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How a 2-Hour Phone Call Led Tashaun Gipson to The Super Bowl

This undrafted special teamer almost quit football before becoming a Pro Bowl NFL safety. All thanks to one pivotal conversion.

An illustration of San Francisco 49ers safety Tashaun Gipson who went from small school undrafted free agent to Pro Bowler and NFC Champion
Credit-San Francisco 49ers/NFL/AP/Joker Mag

Tashaun Gipson pulled out his phone and dialed his mom’s number.

“I’m ready to come home,” he said.

His mother protested, but Tashaun insisted.

“It’s a long shot. It’s not going to happen. I might as well just start my life.”

He was ready to give up on football, and everything he’d worked for.

Starting his life meant joining the family business – a trucking company owned by his father.

But that’s not what happened.

The phone call with his mom lasted two hours. And their conversation changed his life.

“I got Drew Brees, Tom Brady…”

Today, Tashaun Gipson keeps an “Interception Wall” in his house.

A shrine with each of the 33 balls he’s intercepted in his NFL career.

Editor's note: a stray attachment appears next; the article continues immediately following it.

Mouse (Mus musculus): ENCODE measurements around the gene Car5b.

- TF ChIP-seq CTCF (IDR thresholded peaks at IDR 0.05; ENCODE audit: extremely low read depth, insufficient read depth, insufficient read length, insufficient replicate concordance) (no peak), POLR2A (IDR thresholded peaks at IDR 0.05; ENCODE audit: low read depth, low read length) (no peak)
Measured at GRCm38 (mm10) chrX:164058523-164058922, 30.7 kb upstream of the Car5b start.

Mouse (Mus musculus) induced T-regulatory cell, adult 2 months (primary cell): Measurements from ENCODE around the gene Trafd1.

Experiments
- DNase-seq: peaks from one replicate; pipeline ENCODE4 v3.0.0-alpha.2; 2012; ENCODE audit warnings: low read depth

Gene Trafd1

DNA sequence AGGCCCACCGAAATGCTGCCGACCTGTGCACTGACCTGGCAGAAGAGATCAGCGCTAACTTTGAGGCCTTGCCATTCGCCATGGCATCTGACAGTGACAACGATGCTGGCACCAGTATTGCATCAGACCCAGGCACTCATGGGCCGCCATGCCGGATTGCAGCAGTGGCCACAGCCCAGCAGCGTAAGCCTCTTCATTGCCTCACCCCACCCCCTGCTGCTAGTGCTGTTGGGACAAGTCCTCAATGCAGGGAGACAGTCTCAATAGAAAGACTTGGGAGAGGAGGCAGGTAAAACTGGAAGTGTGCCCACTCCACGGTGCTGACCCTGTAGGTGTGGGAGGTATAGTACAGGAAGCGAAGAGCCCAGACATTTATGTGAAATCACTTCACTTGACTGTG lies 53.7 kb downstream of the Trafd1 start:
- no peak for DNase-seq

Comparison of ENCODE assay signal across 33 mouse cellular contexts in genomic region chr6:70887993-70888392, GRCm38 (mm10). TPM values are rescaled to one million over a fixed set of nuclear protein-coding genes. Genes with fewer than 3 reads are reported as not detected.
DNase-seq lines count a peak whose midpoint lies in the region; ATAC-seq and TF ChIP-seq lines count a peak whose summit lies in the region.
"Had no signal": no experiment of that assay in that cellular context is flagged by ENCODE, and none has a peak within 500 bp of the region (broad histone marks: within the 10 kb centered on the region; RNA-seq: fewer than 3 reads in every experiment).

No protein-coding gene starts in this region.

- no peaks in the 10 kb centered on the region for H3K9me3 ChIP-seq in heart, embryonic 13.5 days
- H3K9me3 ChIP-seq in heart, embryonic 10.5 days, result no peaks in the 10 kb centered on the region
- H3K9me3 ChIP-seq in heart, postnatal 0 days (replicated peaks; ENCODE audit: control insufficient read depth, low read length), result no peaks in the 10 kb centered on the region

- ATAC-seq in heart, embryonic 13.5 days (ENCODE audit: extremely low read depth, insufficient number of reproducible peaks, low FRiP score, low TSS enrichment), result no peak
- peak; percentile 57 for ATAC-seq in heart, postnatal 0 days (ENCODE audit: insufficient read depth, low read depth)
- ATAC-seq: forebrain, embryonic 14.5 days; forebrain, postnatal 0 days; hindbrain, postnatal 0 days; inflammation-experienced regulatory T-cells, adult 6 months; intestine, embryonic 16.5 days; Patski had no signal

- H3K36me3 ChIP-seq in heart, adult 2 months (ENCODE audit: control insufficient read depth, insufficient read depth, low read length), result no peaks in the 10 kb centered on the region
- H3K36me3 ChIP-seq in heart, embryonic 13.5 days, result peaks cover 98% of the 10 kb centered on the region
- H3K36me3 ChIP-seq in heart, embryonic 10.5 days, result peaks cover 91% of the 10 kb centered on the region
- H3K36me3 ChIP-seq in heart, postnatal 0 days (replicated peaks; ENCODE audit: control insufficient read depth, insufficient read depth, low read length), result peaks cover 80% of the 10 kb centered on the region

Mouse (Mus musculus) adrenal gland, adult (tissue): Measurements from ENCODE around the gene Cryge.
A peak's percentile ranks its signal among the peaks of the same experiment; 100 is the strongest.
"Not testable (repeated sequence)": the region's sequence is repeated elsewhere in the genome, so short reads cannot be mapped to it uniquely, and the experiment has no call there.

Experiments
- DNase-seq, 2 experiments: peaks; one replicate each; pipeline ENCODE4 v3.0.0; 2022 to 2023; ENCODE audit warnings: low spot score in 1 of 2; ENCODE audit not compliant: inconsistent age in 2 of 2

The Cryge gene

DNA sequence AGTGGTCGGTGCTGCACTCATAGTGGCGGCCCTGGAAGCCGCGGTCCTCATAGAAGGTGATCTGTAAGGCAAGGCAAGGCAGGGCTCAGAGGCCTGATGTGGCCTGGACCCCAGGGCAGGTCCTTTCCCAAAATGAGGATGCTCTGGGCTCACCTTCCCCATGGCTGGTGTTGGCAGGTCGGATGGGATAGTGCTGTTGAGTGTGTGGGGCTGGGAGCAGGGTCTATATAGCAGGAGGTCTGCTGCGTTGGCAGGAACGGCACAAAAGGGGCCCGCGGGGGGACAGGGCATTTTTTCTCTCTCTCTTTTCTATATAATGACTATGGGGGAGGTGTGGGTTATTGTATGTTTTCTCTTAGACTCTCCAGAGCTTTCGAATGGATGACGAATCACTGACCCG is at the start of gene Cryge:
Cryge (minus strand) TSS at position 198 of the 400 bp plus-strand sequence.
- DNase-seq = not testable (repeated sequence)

A pro career that almost never happened.

Tashaun Gipson during training camp in 2012: It's a long shot. It's not going to happen. I might as well just start my life.

In high school, Gipson didn’t have a set position.

He played quarterback, wide receiver, free safety, and also returned kicks and punts.

While he was recruited by prominent D1 schools like Baylor, Gipson instead chose the University of Wyoming to play alongside his brother, Marcell.

“I always wanted to be just like [my brother],” he said.

“I don’t think people realize, I wasn’t going to pass up the opportunity to play with the guy I idolized.”

At Wyoming, Gipson learned yet another position – cornerback.

But the switch wasn’t his biggest adjustment.

Heading 920 miles north of his Dallas high school, Gipson left a sprawling city for a town of 30,000 people.

“From the sign that says ‘Welcome to Laramie’ to the end of the town, I could have probably rode my bike and got through the whole town in 10 minutes.”

After a long day of practice, Gipson would drive off campus to run hills in the dark.